Just heartwarming. Something in my eye. Via.
The liver and white pit bull you see a few times in the vid is a rescue that my brother and sis in law saved from euthanasia for no other reason that he is a pit bull. Only four months old. Now he's providing love and assistance to a wounded soldier. Here is the Wags 4 Warriors website, check them out. Two more Ohio Pit Rescue groups- Muttly Crue and Rowdy to the Rescue. Here is my original post about Wiley (now Radar).
When I first read the L.A. Times headline, I couldn't imagine why troops who returned home would be particularly poor drivers. Are they more prone to driving under the influence? Are they suffering from post traumatic stress disorder, maybe having flashbacks? Have they given up caring? Or do they feel invincible?
Some of the above:
Members of the U.S. military — especially enlisted troops in the Army and Marines — were significantly more likely to cause auto accidents within six months of returning from deployment, according to a study by USAA Property and & Casualty Insurance Group, a major insurer for military families.
These veterans probably are engaging in survival driving habits for a war zone, such as not stopping in traffic, driving fast and making sudden, unpredictable turns, experts said. But those same driving practices create havoc back in the United States. [...]
Officers had far lower accident rates than enlisted troops, and drivers younger than 22 were more prone to crashes than older members of the military.
The good news is that there wasn't a rise in fatal accidents.
Bradley Hammond, who left the Army after serving in Iraq in 2006:
"I want to drive as close to the middle as I can because subconsciously if I see a box or some trash on the side of the road I am thinking it will explode," said Hammond of Lakewood, Colo. "Sometimes I get a feeling someone is following me and I just turn. Something will set me off."
Wars, and in this case IEDs, have taken such a heavy toll on lives and on psyches.
Interestingly, none of the non-deployed service members surveyed reported anxiety while driving.
My dear friend and top notch investigative reporter, Jason Leopold, has a post up at Truthout.org that he has invited me to share. Here's a portion of what he wrote, and the video. Please go here for the rest:
In this compelling and heartrending on-camera interview, Phillips, who spent more than five years researching and writing "None of Us Were Like This Before," discusses his investigation into the 2004 death of Army Sgt. Adam Gray, and how it led him to uncover a tragic story about torture's other victims.
I can personally attest to the pain and suffering military families endure, even when their loved ones haven't been "officially" tortured or abused, and Jason nailed it when he referred to soldiers who "turn to alcohol and drugs to ease their mental injuries."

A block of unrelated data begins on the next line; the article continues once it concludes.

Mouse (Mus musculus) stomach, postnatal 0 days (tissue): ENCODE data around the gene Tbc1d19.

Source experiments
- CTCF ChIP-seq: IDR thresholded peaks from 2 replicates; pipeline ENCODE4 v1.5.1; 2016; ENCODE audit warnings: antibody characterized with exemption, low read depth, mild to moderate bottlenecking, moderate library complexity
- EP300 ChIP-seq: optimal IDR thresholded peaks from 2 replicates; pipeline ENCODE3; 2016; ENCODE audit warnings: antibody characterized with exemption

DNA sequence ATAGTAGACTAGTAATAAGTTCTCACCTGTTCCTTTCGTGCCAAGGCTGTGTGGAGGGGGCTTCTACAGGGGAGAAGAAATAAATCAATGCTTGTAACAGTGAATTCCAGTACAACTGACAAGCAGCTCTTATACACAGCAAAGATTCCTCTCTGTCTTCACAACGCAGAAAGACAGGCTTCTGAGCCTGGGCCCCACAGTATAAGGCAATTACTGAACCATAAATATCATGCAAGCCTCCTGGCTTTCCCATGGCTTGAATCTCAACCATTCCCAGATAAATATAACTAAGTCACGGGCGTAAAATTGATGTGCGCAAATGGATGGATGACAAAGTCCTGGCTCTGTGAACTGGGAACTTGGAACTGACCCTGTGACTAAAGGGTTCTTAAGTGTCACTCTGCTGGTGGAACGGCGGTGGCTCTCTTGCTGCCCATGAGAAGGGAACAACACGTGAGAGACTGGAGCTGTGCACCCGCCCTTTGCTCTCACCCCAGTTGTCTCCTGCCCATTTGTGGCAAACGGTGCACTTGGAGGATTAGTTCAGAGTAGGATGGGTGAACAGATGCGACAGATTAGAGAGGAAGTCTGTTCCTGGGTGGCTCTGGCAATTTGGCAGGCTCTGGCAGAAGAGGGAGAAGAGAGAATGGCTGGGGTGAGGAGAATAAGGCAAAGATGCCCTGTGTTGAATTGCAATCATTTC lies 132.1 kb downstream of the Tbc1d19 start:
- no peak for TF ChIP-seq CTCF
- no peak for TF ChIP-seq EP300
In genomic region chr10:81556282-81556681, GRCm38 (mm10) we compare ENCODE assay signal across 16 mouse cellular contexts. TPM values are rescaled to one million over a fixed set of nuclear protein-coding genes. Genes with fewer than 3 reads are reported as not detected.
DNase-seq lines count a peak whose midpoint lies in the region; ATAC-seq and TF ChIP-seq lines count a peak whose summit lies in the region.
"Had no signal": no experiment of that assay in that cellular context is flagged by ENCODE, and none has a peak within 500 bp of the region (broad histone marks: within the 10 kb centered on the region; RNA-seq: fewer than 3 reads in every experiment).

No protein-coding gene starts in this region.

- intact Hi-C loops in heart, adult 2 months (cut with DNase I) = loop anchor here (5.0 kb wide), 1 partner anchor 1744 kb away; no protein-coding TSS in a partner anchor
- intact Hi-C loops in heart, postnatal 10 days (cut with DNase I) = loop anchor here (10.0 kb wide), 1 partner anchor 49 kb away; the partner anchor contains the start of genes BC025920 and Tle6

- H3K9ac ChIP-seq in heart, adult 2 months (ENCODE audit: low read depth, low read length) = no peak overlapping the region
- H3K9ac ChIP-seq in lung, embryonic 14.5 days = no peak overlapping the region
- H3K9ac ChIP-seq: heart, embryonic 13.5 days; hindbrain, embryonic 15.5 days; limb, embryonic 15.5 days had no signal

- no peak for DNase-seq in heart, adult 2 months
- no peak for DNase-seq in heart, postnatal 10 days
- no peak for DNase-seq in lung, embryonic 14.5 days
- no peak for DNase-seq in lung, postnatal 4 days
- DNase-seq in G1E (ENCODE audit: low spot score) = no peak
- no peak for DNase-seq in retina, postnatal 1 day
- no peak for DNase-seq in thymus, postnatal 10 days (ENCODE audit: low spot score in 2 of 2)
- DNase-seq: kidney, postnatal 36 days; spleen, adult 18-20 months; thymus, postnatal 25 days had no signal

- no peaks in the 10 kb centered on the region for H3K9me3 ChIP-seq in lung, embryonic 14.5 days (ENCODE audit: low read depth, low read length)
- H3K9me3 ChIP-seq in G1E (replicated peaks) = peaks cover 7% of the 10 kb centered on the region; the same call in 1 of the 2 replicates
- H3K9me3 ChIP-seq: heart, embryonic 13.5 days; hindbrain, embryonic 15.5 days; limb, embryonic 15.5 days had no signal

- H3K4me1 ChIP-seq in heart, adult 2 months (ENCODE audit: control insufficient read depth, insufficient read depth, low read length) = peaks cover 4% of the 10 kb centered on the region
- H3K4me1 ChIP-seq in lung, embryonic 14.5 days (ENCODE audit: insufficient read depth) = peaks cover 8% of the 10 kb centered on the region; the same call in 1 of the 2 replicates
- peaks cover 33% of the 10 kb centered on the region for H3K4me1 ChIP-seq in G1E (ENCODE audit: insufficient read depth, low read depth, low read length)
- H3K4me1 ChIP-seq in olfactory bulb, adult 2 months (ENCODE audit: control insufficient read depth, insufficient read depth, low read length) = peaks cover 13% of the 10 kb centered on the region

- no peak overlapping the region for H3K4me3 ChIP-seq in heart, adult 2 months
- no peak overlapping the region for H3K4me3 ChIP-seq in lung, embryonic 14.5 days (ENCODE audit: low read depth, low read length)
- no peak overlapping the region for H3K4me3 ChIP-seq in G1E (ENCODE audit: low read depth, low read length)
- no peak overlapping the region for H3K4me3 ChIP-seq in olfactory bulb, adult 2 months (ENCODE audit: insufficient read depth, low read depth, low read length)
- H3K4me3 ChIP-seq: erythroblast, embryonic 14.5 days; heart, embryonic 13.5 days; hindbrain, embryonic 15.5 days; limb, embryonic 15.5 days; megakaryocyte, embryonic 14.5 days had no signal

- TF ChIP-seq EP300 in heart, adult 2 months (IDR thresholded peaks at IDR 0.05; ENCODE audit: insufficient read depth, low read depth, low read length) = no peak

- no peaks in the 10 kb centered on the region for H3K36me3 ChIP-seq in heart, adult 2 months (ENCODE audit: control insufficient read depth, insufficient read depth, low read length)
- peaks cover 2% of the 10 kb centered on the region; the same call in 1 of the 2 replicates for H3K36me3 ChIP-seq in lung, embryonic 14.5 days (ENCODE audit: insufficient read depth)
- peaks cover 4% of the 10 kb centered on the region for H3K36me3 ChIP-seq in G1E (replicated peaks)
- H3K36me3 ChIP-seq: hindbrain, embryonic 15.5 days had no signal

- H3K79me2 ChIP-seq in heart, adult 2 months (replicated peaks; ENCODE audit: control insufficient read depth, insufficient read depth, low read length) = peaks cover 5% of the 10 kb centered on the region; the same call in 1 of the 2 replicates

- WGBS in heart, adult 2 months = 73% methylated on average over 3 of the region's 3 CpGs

One of my dearest students suffered greatly herself, first because her father was on the battlefield, involved in some of the most dangerous missions, as she was growing up. She was in constant, real fear that he'd be injured or worse, and turned to drugs herself. Then, once he finally returned home, he fell into alcoholism, had major bouts of PTSD, and became violent, ripping the family apart.
He tried to get help from the various groups available to veterans, but it wasn't enough.
Even those who haven't undergone intentional physical or mental abuse have felt tortured, and have the "deep psychological scars" that Jason Leopold refers to, that much is obvious.
Thank you, Jason, for staying on this topic while so many others either choose to ignore it, or have simply lost interest.
So there I was, minding my own morning business, when I heard Secretary of Defense Leon Panetta making a speech on my Tee Vee Box saying that BushCo's fraudulent war, the invasion of a sovereign country that did not attack us, that did not have "weapons of mass destruction," that did not provide any evidence of a looming "mushroom cloud," was worth it. "Shock and awe-ing" Iraq to smithereens was worth it.
That's right, Panetta thinks that nearly nine years, 4,500 dead Americans, 100,000 dead Iraqis, 32,000 wounded Americans wounded (don't get me started on the post traumatic stress and suicides, the alcoholism, the unemployment, the homelessness, the gut-wrenching despair that so many veterans suffer), and more than $800 billion... all that was "worth it" to Panetta.
US Defence Secretary Leon Panetta has arrived in Baghdad to formally end the nearly nine-year war in Iraq.
He says it was worth the cost in blood and dollars, as it set Iraq on a path to democracy. [...]
During several stops in Afghanistan this week, Panetta made it clear that the US can be proud of its accomplishments in Iraq, and that the cost of the bitterly divisive war was worth it.
"We spilled a lot of blood there," Panetta said. "But all of that has not been in vain. It's been to achieve a mission making that country sovereign and independent and able to govern and secure itself."
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Lt. Col Barry Wingard is the lawyer for Gitmo detainee Fayiz Al-Kandari. For their ongoing story + related topics, please click on the link below:
Kuwaiti Citizen Detained at Guantanamo since 2002
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